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Chapter II Axioms of Set Theory, Relations, Funcilons

DOI: 10.1016/s0049-237x(08)71055-3
  • Logic
  • Mathematics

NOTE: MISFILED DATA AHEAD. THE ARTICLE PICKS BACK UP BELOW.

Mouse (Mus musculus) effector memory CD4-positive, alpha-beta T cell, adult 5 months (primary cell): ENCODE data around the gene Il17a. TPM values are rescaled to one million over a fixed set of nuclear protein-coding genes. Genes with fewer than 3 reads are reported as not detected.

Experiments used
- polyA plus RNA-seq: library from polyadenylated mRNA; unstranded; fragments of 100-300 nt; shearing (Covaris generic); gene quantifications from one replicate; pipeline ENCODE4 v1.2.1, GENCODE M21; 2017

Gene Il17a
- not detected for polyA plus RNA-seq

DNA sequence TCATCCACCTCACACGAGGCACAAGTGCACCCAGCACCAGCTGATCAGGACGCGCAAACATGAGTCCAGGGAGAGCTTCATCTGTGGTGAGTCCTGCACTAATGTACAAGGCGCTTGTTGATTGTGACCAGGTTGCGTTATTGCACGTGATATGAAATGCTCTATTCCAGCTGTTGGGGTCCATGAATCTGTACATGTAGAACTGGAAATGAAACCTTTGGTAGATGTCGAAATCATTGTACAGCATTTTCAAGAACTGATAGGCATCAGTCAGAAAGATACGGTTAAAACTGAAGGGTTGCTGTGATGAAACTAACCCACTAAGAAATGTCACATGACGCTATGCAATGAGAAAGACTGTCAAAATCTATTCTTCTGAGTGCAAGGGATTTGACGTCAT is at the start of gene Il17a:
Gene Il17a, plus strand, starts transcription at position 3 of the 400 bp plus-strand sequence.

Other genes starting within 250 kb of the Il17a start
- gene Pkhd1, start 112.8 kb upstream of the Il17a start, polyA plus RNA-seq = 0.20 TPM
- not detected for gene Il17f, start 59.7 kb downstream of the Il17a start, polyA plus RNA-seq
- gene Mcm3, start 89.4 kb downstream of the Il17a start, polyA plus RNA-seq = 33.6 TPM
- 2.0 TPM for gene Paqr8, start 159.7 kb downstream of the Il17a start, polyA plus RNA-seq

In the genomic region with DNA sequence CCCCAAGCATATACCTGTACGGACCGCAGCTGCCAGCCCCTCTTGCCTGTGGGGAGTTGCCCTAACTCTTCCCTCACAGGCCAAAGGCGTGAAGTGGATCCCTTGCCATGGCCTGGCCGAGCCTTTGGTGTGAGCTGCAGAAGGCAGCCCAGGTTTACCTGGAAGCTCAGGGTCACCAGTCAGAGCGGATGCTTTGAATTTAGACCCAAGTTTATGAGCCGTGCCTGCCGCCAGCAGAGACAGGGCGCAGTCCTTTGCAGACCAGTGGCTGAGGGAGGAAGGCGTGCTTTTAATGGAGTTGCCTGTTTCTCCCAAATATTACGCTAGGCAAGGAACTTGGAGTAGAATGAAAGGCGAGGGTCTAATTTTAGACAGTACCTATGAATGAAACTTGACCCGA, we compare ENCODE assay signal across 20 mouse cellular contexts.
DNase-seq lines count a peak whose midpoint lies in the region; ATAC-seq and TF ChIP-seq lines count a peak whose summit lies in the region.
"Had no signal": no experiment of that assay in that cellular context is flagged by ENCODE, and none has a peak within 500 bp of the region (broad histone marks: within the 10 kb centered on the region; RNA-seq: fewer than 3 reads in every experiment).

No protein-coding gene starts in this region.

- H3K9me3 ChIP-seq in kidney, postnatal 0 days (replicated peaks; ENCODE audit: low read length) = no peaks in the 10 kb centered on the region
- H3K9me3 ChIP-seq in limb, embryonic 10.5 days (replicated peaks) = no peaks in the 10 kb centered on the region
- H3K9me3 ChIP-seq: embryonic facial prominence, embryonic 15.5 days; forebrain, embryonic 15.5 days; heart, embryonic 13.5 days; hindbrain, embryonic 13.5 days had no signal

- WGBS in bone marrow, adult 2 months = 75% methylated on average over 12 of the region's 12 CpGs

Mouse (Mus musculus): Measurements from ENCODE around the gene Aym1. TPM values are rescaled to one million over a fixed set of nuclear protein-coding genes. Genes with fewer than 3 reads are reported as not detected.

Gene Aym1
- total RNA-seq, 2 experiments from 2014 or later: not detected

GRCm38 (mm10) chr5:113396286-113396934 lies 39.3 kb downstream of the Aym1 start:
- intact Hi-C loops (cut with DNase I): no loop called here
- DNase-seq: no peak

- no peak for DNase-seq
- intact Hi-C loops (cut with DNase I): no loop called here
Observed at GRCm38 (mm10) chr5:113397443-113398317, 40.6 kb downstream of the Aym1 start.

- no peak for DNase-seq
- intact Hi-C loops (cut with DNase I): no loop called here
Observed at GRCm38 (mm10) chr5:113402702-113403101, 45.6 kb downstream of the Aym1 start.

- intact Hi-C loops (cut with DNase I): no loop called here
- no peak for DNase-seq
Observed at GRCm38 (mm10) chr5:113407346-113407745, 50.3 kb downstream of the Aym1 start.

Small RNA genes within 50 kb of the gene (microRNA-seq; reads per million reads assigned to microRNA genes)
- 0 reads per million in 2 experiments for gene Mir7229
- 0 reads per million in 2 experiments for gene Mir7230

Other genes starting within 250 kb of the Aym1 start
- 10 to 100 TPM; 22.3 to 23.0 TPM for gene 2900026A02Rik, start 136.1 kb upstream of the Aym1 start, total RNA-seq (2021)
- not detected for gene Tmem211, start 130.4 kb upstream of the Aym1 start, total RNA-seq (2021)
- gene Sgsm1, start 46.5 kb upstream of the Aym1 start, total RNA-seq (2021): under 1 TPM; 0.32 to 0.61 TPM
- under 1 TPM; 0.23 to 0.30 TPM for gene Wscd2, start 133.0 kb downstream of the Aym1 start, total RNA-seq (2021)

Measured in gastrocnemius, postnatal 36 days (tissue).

Publisher Summary This chapter reviews certain logical notions, such as propositional functions, introduces axioms, and forms the bases of the elucidation of set theory. Not all mathematicians accept the axiom of choice without reserve; some of them view this axiom with a certain measure of distrust. They claim that the proofs involving the axiom of choice are of a different nature from the proofs not involving it because it predicates the existence of a set B without giving a method of constructing it. Among the consequences of the axiom of choice, there are many very peculiar ones. Axioms in mathematical theories can play one of two roles. There are cases where axioms completely characterize the theory; that is, they constitute in some sense a definition of the primitive notions of the theory. In other cases, axioms formalize only certain chosen properties of the primitive notions of the theory. Some consequences of the axioms are highlighted in the chapter.

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